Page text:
“The government there is very supportive of wind power, so you see a lot of proponents wanting to go there because the planning approval process is easier,” Dr Riesz said.

“But they do have some problems with their network. It’s starting to reach the point where they are starting to need some very serious augmentations to get larger quantities of wind coming in. So they are looking at addressing those, they are looking quite hard to squeeze every last drop out of their network.”

Congestion is now starting to emerge on South Australian transmitter ElectraNet’s network, and executive manager network strategy and regulatory affairs Rainer Korte said the company is now pursuing an upgrade of the Heywood interconnector between South Australia and Victoria. A regulatory investment process is underway, and if successful, will lead to a 40 per cent increase in capacity.

“This interconnector upgrade not only helps South Australia export for wind energy, we tend to export at times of low demand,” Mr Korte told Energy Source & Distribution.

“It will also help to support South Australia at times of high demand when energy comes the other way. So we’re very committed to pursuing that as quickly as we can, because I think there are a lot of people out there on the national market looking for a stronger interconnector and we are pushing this one through.”

In New South Wales, Acciona Energy’s Gunning wind farm added 47MW of capacity to the Yass-Goulburn transmission lines and was completed at a capital cost of $147 million. New South Wales has many new wind projects underway, with the Australian Bureau of Resources and Energy Economics Major electricity generation projects November 2011 report showing almost half of all new wind coming from the state. Total planned capacity for these projects is 3543MW, with an average capacity of 322MW. The Silverton wind farm, to be located 25km north-west of Broken Hill, will be Australia’s largest, with new capacity of 1000MW.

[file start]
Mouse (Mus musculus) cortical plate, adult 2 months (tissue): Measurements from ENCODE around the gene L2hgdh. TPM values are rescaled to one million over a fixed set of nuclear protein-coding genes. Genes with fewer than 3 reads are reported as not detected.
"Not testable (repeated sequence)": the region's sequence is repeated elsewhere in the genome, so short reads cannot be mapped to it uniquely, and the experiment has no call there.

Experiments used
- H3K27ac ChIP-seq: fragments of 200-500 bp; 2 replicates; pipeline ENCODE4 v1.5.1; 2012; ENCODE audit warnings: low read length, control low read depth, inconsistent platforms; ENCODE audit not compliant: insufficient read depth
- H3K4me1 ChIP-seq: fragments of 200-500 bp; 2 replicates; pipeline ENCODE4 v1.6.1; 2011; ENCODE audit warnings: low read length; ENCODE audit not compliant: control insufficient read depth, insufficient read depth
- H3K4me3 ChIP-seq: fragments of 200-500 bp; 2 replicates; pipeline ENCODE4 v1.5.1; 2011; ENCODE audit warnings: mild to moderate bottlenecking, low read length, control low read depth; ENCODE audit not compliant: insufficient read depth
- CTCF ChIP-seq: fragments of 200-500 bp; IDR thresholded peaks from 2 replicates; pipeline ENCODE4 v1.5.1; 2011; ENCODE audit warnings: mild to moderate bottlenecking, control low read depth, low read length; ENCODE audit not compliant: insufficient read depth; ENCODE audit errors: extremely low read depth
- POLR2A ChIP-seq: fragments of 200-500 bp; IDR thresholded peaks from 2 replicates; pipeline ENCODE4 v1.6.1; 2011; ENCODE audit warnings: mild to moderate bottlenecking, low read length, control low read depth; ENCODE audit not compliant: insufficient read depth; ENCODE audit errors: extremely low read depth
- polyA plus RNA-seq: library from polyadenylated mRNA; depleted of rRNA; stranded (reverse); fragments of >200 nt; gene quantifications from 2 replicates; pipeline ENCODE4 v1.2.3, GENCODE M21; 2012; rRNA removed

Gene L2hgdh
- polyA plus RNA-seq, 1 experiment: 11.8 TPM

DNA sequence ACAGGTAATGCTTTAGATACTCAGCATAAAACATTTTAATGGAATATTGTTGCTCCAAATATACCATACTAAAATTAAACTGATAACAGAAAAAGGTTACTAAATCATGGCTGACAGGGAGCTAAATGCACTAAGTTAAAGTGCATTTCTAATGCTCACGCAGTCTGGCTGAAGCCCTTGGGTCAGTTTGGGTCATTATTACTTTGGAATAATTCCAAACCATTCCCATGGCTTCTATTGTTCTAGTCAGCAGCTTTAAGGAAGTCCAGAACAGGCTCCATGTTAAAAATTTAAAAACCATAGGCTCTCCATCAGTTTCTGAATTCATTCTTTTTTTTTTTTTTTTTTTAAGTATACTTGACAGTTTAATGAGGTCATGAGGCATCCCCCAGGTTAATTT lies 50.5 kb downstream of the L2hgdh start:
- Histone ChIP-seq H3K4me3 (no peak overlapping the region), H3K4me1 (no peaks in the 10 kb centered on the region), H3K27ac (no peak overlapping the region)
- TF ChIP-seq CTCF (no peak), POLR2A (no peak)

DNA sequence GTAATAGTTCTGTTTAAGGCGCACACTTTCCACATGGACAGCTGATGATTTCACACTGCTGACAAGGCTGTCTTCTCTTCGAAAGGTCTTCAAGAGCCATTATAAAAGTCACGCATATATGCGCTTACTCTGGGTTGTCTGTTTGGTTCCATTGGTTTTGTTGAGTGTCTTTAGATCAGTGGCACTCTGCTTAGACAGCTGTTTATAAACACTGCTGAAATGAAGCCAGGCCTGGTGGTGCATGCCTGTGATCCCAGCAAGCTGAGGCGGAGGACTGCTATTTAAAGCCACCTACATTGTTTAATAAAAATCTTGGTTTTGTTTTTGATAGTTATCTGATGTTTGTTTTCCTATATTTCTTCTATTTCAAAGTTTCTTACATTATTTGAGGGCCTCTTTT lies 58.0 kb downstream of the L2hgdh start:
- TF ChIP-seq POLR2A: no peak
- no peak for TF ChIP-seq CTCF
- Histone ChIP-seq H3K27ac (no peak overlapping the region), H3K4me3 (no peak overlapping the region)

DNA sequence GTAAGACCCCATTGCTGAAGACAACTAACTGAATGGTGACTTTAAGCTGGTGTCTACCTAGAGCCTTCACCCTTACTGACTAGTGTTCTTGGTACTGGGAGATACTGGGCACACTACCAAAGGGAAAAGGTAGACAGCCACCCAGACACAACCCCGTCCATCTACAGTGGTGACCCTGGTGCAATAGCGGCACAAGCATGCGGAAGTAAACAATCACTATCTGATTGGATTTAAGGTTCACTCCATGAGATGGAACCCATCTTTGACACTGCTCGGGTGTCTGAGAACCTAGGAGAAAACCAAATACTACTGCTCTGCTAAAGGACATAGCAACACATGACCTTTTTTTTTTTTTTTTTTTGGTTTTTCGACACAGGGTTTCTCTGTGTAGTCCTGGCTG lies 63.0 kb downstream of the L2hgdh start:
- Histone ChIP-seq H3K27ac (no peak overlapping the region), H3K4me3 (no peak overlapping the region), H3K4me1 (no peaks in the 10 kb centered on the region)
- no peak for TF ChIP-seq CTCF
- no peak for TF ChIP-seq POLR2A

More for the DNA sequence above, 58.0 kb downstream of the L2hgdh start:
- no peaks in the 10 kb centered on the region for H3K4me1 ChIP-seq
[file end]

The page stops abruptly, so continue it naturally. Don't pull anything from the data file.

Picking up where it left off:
While many new wind projects have been slated to begin in Victoria, some have been put on hold due to recent changes in the state’s planning approvals process, specifically a two-kilometre setback rule. According to Dr Reisz, the rule has had quite a significant affect.

“What that means is that any projects that already had planning are actually going ahead full-speed to get them through the process but they cant make any changes to those projects now. And those projects that don’t have planning approvals have been discarded permanently because they don’t think they will be able to get those planning approvals with the new rules,” she said.

Many of these proponents are now looking to invest north to New South Wales or possibly Queensland. The Victorian determination is a very real demonstration of how significant public approval is in terms of projects going forward.

Community concerns

As generators working in Victoria have discovered, one of the most important issues potentially holding back wind farms is legislation made in response to community concerns. Backlash from a single community in Victoria caused the government to change the planning approval.

“What that means for Victorians going ahead is that they’re probably going to have to pay a lot more for their power importing that wind energy from South Australia and from New South Wales,” Dr Reisz said.

“Meanwhile, they’re going to be using coal-fired generation mostly, which has a very high carbon emission and they have to pay for that with a carbon price coming. I would say for Victorians, overall, it’s a fairly bad outcome.”

While the intention of the rules are to protect communities that feel they are being negatively affected by the wind farms, Dr Riesz believes the people who have the wind farms on their land are quite happy with the situation.

“It’s mostly the neighbours who aren’t being financially compensated and feel that their visual amenity has been detrimentally affected. That’s something that is a personal sort of thing to quantify that.”

The environmental impacts include looking at native species in the area. There are some locations where wind farms have not been allowed because they are in the middle of migratory routes of birds, or where there are endangered species nearby.

“On the whole, however, when they look at the actual number of birds that are harmed by the wind, it’s much much less then birds that get harmed by other things (such as windows or cats).”

While the growth of solar power was one of the major stories of 2011, the right legislation mix is now in place for wind power to become a dominant generation source in the coming decade.